Yesterday, I described the atomically precise manufacturing (APM) system planned by Jim Von Ehr of Zyvex. At first sight, it's pretty exciting. Building 3D shapes out of covalent solids with every atom exactly where you want it -- isn't that the holy grail of molecular manufacturing?
No, it's not, but it's not trivial to explain the difference. And that's why, as the world gets closer to molecular manufacturing, it may be easy for many people to assume we've reached the goal when we really haven't.
Atomic precision appears necessary for some very important capabilities and techniques that will combine to make molecular manufacturing so powerful. For example, imprecise surfaces can't slide past each other very well; friction is high, pieces break loose, and it just doesn't work very well. But certain precise surfaces, positioned correctly, can have extremely low friction and zero wear (this is called superlubricity, and it's been observed in graphite).
Another capability that's important for molecular manufacturing is the ability to use a fully computer-controlled manufacturing system to build duplicates on command from inexpensive feedstock. Without this capability, the cost of products will be limited by the cost of the manufacturing system, and today's manufacturing systems tend to be expensive; but if the cost of the manufacturing system can itself be diluted over many copies, then the cost of the products may approach the cost of raw materials.
A third capability is building functional systems. With interlocking shapes, it's possible to build sensors, computers, kinematic systems, energy storage systems, etc. -- but all of that will require additional research.
From a technical point of view, it's clear that an APM system would be a big step toward a full-fledged molecular manufacturing capability. But I have to wonder whether a successful APM system would serve to accelerate or to retard the development of molecular manufacturing. Over the past few years, we've seen a lot of nanotech researchers point to various milestones and say, in effect, "This is the goal of nanotechnology; this is as far as we need to go."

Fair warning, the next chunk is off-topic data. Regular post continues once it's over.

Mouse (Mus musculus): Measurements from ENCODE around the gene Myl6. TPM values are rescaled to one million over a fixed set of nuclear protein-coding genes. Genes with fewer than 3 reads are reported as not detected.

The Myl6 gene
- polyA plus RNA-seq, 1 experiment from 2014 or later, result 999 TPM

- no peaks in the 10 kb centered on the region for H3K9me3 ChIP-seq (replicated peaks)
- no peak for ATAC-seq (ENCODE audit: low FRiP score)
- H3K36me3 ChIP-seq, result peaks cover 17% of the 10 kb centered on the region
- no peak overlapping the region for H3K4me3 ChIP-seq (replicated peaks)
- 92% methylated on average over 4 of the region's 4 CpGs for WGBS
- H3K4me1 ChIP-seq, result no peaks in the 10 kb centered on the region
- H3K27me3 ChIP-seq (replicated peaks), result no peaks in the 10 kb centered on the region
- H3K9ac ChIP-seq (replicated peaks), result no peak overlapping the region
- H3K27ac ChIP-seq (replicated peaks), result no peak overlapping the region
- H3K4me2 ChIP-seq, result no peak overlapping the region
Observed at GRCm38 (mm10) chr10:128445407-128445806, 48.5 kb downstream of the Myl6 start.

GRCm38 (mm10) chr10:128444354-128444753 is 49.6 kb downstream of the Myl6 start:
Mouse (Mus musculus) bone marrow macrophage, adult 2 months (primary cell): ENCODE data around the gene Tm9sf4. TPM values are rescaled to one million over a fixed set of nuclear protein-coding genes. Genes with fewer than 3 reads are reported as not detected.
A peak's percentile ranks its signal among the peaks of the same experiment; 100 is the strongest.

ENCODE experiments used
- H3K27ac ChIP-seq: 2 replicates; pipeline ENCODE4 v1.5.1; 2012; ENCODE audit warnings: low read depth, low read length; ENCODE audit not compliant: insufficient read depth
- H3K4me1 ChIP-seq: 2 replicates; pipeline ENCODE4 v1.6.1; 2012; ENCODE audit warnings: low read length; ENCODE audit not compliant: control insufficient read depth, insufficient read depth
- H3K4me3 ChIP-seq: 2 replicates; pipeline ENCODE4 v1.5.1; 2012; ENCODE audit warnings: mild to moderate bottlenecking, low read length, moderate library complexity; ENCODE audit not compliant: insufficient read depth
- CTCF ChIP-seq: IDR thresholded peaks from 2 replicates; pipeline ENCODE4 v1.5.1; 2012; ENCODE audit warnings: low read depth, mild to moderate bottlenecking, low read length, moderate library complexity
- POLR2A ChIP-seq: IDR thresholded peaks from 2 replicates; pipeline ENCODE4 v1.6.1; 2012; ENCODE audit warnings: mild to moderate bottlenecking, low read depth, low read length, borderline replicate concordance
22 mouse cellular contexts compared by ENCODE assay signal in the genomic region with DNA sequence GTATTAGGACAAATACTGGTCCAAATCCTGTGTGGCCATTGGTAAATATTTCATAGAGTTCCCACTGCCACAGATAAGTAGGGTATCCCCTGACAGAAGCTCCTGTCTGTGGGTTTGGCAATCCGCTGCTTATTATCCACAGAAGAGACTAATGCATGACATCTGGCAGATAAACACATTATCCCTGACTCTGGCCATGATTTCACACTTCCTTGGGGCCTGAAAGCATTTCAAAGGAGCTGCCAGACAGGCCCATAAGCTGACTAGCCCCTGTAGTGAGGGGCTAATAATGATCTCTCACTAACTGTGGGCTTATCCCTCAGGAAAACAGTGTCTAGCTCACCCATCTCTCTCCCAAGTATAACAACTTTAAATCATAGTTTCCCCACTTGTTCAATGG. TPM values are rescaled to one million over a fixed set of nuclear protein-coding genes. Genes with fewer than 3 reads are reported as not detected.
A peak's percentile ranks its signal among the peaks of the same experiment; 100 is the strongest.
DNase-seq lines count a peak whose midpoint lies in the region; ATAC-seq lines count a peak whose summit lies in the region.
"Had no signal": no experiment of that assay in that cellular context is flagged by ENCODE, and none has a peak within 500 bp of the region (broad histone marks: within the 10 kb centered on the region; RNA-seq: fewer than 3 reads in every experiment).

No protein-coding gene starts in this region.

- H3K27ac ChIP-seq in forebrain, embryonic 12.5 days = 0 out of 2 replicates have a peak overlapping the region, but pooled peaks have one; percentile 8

Of course that's not the case; there is a vast difference -- in technology, functionality, and value -- between nanoscale structures and complete products with trillions of high-performance nanoscale machines. Until now, it's been easy to see that difference; in fact, the contrast has been so great that molecular manufacturing has seemed implausible to a lot of nanotech researchers.
But as we reach the point where mainstream nanotech researchers can speculate about building large, atomically precise molecules on command, skepticism may give way to blurriness without ever achieving clarity. It might be easy then to pick any particular level of capability and say, "See, that's what those Drexler people were talking about, and we're doing it, so there's no need to look further." (Let me be clear: I'm not accusing Jim Von Ehr of this. I'm thinking instead of other nano leaders whom we've already seen playing this bait-and-switch game.)
An important task of CRN will be to work toward educating science writers and others on the difference between molecular design, functional nanosystems, and other near-term technologies, and full-blown molecular manufacturing.
If the seeds of confusion are allowed to take root and grow, researchers, policymakers, and stakeholders may lose sight of the real potential of molecular manufacturing: non-scarce, rapid, inexpensive, general-purpose manufacturing of radically high-performance products. One result of that might well be a delay of several years in the arrival of molecular manufacturing. But another result would be the continuing near-total lack of preparation for molecular manufacturing's disruptive effects.